Gökberk, U. (2020). Excavating memory: Bilge Karasu’s Istanbul and Walter Benjamin’s Berlin. Academic Studies Press.

“This study moves the acclaimed Turkish fiction writer Bilge Karasu (1930 – 1995) into a new critical arena by examining his poetics of memory, as laid out in his narratives on Istanbul’s Beyoğlu, once a cosmopolitan neighborhood called Pera. Karasu established his fame in literary criticism as an experimental modernist, but while themes such as sexuality, gender, and oppression have received critical attention, an essential tenet of Karasu’s oeuvre, the evocation of ethno-cultural identity, has remained unexplored: Excavating Memory brings to light this dimension. Through his non-referential and ambiguous renderings of memory, Karasu gives in his Beyoğlu narratives unique expression to ethno-cultural difference in Turkish literature, and lets through his own repressed minority identity. By using Walter Benjamin’s autobiographical work as a heuristic premise for illuminating Karasu, Gökberk establishes an innovative intercultural framework, which brings into dialogue two representative writers of the twentieth-century over temporal and spatial distances. ” – from Academic Studies Press

Antill, P. D. (2005). Berlin 1945: End of the Thousand Year Reich. Osprey.

“Hitler’s Third Reich was on the brink of total ruin in mid-April 1945, and the Red Army was poised less than 60 miles to the east and ready to seize the German capital. Peter Antill describes the events in this engaging history, examining the Soviets’ march towards Berlin and the Germans’ final resistance. This book, supplemented with a host of maps and illustrations, provides a vivid portrayal of the death throes of the Third Reich and the end of the war in Europe, exploring the strategy of both sides and the tactics of impromptu urban warfare.” – from Osprey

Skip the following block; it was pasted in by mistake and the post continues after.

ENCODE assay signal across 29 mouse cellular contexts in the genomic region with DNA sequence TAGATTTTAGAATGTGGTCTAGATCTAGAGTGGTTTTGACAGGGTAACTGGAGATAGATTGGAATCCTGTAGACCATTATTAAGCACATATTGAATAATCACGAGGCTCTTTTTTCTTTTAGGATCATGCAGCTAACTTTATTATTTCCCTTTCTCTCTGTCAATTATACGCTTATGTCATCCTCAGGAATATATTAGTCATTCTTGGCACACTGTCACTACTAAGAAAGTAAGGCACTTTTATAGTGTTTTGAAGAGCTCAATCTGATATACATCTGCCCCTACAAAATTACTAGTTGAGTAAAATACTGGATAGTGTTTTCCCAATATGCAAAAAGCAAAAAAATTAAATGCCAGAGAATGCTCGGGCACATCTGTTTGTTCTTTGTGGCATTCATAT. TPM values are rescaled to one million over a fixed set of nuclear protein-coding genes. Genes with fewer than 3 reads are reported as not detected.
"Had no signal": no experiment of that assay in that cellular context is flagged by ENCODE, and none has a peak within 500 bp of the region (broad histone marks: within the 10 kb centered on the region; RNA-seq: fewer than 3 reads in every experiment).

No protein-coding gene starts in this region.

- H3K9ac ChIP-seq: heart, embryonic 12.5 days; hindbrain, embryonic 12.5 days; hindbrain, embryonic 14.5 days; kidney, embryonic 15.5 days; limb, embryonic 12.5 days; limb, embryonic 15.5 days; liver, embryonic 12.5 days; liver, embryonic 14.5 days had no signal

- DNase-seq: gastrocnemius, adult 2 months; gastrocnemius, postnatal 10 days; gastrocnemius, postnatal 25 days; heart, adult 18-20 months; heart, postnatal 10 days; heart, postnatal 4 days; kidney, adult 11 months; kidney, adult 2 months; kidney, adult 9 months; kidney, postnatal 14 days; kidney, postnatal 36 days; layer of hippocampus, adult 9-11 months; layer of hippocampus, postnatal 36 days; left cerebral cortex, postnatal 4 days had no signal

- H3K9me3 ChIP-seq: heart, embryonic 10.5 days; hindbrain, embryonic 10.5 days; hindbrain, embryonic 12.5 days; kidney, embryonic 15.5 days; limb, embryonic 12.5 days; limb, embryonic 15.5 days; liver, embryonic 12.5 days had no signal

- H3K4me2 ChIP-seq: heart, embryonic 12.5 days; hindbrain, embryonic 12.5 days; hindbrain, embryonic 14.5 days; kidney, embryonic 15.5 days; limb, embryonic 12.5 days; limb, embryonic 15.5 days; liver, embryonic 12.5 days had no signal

Zitzlsperger, U. (2021). Historical dictionary of Berlin. Rowman & Littlefield.

“After World War II Berlin became one of the playgrounds of the Cold War; the Berlin Wall made the division between East and West, between ‘capitalism’ and ‘communism’ in 1961 highly visible, though it did remove Berlin from front-line politics. East and West Berlin had turned into shop-windows of ideologies – West Berlin representing the lure of a market economy, East Berlin the promise of socialism. It is, then, fitting that the fall of the Wall in 1989 awarded Berlin such a prominent role. It was here that the development after Reunification of East and West became a closely observed event – and, well beyond Germany, Berlin appeared to represent fundamental developments throughout Europe at the time. Today, Berlin is the capital of reunified Germany and therefore one of the key political players in the European Union (EU) and it’s now a desirable destination for young entrepreneurs.

The Historical Dictionary of Berlin contains a chronology, an introduction, and an extensive bibliography. The dictionary section has more than 300 cross-referenced entries on important personalities, places, institutions, and events. This book is an excellent resource for students, researchers, and anyone wanting to know more about Berlin.” – from Hugendubel